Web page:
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SENTENTIA. European Journal of Humanities and Social Sciences
Reference:

Metaphorical modeling of migration: based on materials of American mass media.
Polonskaya Olesya Yur'evna

PhD in Philology

 
Docent, the department of Foreign Languages and Elocution, East Siberian Institute of Ministry of Internal Affairs of Russia
 

664074, Russia, Irkutskaya oblast', g. Irkutsk, ul. Lermontova, 110

apolon38@rambler.ru

DOI:

10.25136/1339-3057.2019.4.30051

Review date:

16-06-2019


Review date:

17-06-2019


Publish date:

24-11-2019


Abstract.

This research is devoted to consideration of the metaphorical features of the representation of migration in the American press. The object of the study is a metaphorical representation of migrants and migration in the language of the United States media. The subject of this research is metaphorical models, structuring the concept “migration” in the language of American mass media. The goal of this paper is to study the features of metaphorical modeling of migration in the US political media discourse. The relevance of the study is substantiated by the lack of knowledge of the metaphorical representation of migration processes in modern media of America.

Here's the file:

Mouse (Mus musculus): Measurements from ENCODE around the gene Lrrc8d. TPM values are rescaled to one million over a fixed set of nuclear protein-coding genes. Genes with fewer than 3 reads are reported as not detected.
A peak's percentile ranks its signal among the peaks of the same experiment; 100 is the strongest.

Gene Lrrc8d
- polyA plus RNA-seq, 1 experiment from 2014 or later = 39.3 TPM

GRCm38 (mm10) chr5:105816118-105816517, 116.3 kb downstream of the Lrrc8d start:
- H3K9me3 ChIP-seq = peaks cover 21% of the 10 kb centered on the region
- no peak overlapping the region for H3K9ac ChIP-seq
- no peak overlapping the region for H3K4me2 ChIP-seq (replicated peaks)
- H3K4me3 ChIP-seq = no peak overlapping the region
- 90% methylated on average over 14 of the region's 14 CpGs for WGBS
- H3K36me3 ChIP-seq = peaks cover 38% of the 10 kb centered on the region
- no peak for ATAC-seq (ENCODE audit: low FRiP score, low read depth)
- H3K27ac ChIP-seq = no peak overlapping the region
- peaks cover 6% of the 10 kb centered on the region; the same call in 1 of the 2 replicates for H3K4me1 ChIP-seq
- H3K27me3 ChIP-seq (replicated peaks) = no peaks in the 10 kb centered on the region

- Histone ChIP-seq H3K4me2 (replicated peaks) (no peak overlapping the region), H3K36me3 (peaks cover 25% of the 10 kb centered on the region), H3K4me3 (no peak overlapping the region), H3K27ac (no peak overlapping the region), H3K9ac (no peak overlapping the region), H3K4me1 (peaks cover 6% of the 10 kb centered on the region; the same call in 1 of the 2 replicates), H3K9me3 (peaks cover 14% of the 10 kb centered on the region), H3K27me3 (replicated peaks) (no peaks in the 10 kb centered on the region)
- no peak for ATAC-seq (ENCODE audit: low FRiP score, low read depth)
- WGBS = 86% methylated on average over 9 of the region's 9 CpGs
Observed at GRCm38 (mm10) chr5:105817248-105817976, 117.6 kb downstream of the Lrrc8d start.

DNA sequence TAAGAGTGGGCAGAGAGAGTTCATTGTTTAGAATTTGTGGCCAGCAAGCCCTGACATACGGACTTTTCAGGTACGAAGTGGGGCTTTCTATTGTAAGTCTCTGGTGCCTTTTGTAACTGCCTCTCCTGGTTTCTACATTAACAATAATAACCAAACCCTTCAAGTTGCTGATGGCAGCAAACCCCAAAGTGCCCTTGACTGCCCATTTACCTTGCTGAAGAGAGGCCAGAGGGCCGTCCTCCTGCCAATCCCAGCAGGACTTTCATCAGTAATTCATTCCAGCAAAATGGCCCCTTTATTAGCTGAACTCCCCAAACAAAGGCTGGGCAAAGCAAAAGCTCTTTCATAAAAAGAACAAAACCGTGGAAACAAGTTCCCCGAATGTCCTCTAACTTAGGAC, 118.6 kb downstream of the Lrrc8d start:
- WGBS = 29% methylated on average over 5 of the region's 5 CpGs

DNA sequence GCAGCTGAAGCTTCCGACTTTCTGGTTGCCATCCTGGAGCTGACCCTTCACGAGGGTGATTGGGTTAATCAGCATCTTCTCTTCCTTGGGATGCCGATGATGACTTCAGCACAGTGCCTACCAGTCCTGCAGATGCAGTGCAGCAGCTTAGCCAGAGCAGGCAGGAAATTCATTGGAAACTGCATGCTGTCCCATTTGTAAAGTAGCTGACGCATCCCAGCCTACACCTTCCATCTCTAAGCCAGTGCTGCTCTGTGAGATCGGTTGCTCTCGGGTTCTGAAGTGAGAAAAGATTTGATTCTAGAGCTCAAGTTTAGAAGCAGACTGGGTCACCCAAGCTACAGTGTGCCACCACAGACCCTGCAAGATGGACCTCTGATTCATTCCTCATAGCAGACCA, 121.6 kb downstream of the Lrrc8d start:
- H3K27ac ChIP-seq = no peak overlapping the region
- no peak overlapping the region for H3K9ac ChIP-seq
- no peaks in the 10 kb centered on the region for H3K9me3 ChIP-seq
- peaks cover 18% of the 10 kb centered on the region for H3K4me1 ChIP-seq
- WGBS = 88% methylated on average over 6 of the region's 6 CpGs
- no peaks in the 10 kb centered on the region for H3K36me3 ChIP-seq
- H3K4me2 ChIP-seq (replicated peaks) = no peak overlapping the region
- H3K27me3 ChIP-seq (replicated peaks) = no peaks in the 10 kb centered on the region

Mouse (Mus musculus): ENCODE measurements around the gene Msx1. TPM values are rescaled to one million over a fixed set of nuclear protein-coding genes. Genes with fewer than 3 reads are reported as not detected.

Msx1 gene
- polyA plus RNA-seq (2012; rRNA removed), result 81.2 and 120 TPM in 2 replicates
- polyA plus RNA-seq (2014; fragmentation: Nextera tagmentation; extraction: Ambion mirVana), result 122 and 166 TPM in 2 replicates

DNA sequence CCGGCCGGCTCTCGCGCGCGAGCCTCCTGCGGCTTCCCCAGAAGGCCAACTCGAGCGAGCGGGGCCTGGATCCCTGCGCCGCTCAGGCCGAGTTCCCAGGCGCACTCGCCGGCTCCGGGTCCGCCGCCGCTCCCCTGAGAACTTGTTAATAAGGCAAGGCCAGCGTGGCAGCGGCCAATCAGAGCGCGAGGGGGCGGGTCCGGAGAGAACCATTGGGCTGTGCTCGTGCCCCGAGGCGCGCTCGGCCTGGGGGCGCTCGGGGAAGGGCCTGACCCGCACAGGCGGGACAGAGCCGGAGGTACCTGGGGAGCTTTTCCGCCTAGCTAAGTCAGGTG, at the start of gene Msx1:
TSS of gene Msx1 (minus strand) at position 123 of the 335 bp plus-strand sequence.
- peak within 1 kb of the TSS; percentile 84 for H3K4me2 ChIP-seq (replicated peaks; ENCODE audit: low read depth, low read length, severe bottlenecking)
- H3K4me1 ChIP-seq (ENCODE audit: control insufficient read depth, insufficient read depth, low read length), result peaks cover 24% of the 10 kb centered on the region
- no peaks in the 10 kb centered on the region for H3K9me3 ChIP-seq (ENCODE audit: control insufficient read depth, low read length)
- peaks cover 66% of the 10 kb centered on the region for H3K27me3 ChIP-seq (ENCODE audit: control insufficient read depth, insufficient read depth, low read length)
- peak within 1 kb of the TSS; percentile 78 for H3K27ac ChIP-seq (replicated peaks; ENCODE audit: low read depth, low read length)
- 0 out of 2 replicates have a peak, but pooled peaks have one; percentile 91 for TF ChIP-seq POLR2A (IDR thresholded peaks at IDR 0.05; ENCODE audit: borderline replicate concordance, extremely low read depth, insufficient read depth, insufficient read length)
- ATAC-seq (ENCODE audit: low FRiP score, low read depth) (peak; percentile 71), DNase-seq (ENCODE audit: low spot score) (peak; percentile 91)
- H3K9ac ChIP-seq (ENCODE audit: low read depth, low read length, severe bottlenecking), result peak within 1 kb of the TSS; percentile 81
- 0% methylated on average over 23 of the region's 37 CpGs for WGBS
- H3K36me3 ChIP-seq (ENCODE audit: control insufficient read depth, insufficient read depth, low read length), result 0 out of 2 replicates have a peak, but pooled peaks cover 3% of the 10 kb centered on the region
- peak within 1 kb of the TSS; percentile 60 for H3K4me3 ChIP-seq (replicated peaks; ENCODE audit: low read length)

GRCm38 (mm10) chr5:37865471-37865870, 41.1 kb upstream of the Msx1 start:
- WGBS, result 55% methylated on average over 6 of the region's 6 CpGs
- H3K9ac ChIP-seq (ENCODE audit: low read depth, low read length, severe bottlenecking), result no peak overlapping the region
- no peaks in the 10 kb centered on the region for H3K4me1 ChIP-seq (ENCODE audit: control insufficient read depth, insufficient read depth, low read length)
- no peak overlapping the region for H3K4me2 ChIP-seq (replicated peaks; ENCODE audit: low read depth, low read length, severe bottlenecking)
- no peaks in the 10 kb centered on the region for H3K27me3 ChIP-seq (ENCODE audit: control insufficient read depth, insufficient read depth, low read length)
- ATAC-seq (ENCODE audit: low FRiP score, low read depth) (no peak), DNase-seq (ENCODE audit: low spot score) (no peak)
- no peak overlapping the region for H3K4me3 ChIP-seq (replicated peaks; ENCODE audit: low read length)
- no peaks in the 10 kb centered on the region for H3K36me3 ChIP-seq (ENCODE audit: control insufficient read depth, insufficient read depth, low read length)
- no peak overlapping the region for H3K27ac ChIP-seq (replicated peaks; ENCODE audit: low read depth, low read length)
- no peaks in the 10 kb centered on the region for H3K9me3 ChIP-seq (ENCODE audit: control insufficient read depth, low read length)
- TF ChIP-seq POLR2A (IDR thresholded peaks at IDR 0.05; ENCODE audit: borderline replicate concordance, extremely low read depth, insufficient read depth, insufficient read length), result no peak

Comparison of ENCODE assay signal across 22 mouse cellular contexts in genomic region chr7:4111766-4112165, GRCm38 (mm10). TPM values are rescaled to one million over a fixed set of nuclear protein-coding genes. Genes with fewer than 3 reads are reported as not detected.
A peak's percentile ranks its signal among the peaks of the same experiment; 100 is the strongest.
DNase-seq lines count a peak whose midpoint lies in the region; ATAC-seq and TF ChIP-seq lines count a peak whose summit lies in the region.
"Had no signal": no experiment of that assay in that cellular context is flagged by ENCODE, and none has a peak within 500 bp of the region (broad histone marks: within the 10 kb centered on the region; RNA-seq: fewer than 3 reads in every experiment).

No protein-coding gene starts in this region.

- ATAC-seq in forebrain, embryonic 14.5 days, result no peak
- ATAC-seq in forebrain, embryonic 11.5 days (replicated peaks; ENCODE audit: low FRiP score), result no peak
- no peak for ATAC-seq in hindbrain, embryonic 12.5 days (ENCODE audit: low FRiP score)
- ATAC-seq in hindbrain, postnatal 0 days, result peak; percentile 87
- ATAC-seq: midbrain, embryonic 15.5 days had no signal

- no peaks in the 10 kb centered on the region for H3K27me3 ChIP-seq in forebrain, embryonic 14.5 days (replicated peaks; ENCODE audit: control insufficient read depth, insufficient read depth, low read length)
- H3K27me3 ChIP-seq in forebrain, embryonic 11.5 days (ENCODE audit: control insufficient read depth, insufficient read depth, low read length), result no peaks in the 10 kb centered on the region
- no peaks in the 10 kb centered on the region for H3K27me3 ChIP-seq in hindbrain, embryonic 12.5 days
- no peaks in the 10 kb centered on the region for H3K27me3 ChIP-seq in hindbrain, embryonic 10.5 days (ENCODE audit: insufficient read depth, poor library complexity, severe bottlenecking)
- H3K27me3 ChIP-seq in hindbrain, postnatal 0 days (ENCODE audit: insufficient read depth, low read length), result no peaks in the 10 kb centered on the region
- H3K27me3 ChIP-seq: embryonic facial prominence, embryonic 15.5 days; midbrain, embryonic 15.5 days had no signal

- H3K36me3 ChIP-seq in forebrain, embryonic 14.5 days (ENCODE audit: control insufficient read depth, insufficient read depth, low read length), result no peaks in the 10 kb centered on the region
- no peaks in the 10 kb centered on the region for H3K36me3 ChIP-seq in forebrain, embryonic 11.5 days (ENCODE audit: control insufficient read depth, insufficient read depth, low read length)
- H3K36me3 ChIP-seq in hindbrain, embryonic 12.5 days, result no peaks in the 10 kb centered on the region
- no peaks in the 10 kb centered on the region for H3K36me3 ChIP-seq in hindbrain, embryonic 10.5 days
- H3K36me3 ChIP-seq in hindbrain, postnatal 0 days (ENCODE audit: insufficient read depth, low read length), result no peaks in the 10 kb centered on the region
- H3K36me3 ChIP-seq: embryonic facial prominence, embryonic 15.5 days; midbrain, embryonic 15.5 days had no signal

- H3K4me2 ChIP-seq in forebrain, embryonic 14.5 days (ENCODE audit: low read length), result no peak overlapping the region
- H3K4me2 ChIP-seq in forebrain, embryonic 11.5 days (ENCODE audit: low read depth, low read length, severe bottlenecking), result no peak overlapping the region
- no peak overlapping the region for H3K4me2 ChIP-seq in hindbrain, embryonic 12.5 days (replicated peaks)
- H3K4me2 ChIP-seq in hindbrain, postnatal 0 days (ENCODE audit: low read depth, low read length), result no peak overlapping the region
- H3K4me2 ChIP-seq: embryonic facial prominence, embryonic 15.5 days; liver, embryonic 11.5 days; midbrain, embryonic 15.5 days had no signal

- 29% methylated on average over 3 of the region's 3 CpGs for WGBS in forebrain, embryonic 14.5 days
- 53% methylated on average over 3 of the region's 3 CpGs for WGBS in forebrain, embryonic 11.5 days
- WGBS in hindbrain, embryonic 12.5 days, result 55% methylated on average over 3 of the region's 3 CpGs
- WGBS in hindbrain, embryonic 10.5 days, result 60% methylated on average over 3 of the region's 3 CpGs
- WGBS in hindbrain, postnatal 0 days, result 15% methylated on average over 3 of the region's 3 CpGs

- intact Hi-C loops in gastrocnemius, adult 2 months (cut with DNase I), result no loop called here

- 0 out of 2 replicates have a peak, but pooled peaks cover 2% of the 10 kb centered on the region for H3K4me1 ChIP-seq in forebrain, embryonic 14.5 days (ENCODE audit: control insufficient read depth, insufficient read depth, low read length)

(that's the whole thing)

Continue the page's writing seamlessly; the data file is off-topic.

This study is based on the cognitive approach, according to which metaphor is the most important phenomenon in comprehending the surrounding reality.
The study of linguistic material and the description of metaphorical models made it possible to identify attitudes towards migrants at the present stage of development of American society.

Keywords: migration, migrant, linguistic sign, linguoculture, discource, conceptualization, concept, conceptual metaphor, verbalization, metaphorical model

In modern linguistics, one of the most used means of indirect nomination is a metaphor.

According to N.D. Arutyunova, the study of metaphor has moved into the field of practical speech, in those areas that are turned to thinking, cognition and perception, to conceptual systems.

Metaphor is considered as a key to understanding the foundations of thinking and the processes of creating not only a nationally specific vision of the world, but also its universal image. This makes metaphor a particularly important means of identifying the meanings contained in mental structures [1].

The study of metaphors helps in understanding the national picture of the world and the way of thinking of representatives of a society. That is why many researchers have devoted their works to the study of metaphors in migration discourse [2,3,4,5,6].

The analysis of conceptual metaphors was carried out by means of continuous sampling from electronic versions of well-known American newspapers «The New York Times», «USA Today» and «The Wall Street Journal» and allowed to distinguish three main groups: the metaphors personifying natural phenomena and natural disasters, military and commodity-ware metaphors.